Hundreds turned out to rally against the law in front of Congressman Raul Grijalva's (D-Ariz.) office; he's called on industries from manufacturing to tourism to boycott his own state.
"There has to be an embarrassment sanction, that's part of it," said Grijalva. "And there as to be an economic sanction. That's part of it."
The economic impact of the bill, signed by Republican governor Jan Brewer Friday, has many here in Arizona nervous, reports CBS News correspondent John Blackstone.
The state is dependant on the $18 billion visitors spend here annually to support more than 160,000 tourist-related jobs. And of the 37 million tourists that visit the state, nearly 4 million come from Mexico, all legally and with money to spend.
The new law gives police broad powers to question people's immigration status and require them to provide proof of citizenship. Critics say that will lead to racial profiling, something Gov. Brewer addressed head-on yesterday.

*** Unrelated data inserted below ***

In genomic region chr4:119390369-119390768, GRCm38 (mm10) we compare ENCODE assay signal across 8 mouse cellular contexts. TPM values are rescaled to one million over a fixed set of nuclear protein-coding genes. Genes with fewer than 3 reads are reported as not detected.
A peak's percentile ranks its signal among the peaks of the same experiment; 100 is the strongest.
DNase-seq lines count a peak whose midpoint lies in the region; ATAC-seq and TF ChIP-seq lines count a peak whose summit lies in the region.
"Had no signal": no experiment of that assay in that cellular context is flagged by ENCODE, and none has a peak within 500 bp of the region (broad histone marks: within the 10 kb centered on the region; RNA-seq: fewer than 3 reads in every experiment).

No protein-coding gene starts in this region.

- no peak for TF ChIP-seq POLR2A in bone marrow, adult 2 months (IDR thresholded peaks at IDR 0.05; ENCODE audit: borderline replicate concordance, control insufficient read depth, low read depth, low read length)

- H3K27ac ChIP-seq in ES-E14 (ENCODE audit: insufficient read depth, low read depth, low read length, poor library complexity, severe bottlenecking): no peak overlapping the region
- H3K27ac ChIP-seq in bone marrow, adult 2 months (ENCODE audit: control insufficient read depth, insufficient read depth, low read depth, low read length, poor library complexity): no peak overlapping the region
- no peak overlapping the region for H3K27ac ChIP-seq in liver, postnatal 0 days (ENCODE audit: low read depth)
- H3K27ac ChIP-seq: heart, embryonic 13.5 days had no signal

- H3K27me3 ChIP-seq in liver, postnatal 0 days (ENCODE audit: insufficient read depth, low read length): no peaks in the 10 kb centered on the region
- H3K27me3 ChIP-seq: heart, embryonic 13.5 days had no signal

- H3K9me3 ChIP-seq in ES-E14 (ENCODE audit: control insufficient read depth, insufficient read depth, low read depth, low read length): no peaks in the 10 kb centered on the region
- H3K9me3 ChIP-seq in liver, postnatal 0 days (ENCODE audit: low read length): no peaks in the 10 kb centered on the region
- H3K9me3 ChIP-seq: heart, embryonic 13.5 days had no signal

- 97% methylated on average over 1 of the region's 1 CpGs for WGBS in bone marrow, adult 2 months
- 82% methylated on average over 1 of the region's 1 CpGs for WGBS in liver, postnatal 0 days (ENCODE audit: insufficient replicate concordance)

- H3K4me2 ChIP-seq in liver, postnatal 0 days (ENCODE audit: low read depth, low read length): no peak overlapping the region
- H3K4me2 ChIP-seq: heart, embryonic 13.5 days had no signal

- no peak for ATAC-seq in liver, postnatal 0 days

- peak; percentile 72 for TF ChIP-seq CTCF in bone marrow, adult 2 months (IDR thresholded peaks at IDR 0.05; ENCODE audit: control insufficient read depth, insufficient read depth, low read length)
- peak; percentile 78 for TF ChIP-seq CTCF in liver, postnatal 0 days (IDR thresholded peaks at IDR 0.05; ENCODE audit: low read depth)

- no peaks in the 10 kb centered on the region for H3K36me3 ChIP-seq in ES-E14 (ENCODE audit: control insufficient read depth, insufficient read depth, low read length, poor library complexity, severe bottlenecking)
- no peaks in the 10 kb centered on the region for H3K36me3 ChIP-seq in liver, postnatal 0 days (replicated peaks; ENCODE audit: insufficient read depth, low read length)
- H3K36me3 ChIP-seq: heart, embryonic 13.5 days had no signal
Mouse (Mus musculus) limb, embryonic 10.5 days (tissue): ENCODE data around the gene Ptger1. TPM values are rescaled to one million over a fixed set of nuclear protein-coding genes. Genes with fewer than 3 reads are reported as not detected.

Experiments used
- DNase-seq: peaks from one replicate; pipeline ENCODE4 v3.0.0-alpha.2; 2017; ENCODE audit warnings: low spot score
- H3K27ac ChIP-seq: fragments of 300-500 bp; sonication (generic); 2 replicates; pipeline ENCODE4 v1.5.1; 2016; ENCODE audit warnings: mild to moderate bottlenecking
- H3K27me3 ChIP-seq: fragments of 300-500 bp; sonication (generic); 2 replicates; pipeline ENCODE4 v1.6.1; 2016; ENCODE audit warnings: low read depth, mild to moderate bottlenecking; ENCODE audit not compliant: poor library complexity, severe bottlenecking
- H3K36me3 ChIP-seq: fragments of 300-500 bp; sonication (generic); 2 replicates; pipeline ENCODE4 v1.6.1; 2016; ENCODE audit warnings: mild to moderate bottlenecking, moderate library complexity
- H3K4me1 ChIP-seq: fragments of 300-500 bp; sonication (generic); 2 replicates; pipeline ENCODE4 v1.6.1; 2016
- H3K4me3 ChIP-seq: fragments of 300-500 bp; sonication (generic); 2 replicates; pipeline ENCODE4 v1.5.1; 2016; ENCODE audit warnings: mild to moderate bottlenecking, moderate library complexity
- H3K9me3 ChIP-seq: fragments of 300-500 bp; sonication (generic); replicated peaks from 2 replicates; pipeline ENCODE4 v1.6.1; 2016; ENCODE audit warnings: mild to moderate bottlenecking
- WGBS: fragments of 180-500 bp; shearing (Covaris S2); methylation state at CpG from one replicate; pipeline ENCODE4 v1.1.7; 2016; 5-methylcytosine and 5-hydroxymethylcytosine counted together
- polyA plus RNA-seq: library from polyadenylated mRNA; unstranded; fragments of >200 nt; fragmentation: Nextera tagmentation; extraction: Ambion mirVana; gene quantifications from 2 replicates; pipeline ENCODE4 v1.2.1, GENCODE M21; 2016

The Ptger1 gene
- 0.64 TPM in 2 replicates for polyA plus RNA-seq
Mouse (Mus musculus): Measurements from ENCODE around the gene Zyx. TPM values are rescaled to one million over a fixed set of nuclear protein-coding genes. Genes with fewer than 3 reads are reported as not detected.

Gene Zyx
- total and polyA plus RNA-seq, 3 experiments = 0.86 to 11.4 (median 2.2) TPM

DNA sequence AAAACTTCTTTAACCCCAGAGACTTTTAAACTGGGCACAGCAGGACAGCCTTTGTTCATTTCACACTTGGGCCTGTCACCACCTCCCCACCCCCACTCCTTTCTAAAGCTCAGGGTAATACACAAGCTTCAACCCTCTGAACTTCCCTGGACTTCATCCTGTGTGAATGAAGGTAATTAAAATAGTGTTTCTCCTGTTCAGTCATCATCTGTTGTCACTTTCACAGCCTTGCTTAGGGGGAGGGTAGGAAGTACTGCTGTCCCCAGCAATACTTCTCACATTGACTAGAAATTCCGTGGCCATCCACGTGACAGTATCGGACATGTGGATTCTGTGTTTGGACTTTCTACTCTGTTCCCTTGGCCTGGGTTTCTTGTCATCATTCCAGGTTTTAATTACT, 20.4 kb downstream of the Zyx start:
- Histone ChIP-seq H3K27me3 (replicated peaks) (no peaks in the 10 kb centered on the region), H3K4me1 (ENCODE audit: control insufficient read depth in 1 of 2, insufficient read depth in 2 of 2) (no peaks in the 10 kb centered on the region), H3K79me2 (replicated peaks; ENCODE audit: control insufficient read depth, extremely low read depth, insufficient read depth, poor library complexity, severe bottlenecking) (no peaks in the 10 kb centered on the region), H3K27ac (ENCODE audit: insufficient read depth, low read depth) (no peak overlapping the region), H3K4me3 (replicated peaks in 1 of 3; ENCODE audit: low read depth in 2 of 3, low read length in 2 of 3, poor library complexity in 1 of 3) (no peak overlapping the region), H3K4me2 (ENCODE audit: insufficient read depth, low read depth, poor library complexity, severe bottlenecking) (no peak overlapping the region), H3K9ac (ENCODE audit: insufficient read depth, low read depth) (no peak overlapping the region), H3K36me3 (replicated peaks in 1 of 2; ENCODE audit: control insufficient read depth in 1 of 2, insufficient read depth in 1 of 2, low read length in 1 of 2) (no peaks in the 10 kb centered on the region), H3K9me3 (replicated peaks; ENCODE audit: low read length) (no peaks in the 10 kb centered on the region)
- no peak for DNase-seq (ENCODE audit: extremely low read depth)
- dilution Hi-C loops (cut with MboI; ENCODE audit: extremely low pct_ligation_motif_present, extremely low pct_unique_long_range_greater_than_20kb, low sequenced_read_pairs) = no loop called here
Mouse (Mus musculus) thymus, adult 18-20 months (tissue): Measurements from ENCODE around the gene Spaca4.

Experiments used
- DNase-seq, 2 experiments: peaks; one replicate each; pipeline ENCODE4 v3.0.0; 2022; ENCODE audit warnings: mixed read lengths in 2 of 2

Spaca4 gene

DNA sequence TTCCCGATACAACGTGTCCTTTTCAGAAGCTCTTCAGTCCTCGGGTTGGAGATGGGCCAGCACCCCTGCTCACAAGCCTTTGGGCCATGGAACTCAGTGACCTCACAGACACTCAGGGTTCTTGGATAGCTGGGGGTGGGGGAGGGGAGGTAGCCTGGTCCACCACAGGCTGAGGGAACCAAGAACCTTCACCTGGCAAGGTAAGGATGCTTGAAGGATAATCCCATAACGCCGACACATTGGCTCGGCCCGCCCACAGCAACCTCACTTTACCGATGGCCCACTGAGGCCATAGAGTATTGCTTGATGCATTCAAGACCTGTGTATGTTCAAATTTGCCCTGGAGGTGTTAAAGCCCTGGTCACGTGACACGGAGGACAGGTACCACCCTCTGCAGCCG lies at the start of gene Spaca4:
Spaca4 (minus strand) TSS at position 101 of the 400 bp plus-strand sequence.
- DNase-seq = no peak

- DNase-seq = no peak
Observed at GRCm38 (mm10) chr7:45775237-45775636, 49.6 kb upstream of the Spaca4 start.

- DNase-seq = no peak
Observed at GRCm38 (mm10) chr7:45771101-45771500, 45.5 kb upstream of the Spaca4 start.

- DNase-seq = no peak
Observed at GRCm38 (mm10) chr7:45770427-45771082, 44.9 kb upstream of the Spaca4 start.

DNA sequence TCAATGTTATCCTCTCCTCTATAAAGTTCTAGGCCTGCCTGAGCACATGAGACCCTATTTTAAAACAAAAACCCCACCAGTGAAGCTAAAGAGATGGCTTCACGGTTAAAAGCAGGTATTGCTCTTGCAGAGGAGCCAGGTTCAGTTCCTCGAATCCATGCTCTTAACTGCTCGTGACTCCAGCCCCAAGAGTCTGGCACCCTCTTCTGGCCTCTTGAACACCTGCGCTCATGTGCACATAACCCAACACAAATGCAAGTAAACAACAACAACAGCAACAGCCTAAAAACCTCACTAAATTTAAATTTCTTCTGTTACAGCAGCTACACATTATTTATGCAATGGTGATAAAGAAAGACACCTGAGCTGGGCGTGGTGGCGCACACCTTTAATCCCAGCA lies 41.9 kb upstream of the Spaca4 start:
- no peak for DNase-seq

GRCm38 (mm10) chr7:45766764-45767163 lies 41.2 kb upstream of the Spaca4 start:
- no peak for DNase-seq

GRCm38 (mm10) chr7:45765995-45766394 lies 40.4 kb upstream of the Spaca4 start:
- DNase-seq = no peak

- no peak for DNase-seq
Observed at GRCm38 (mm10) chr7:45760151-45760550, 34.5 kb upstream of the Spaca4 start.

"I will not tolerate racial discrimination or racial profiling in Arizona," she said.
Businesses here remember the last time there was an economic boycott. From 1990 to 1993 the state lost 170 conventions and $300 million from boycotts because of the state's failure to approve a Martin Luther King holiday.
"I'm not willing to stand by and let everything I worked for, my community go down the drain because of some half-baked legislation," said local business owner Sheridan Bailey.
Brewer says the state has no choice. It's estimated that there are 500,000 illegal immigrants living in Arizona. That's nine percent of the state's population and nearly double what it was 20 years ago.
But Arizona has already seen that enforcing tough immigration laws is easier said than done. Three years after passing a tough crackdown on employers hiring illegal immigrants, an enforcement audit found half the businesses checked had hired undocumented workers.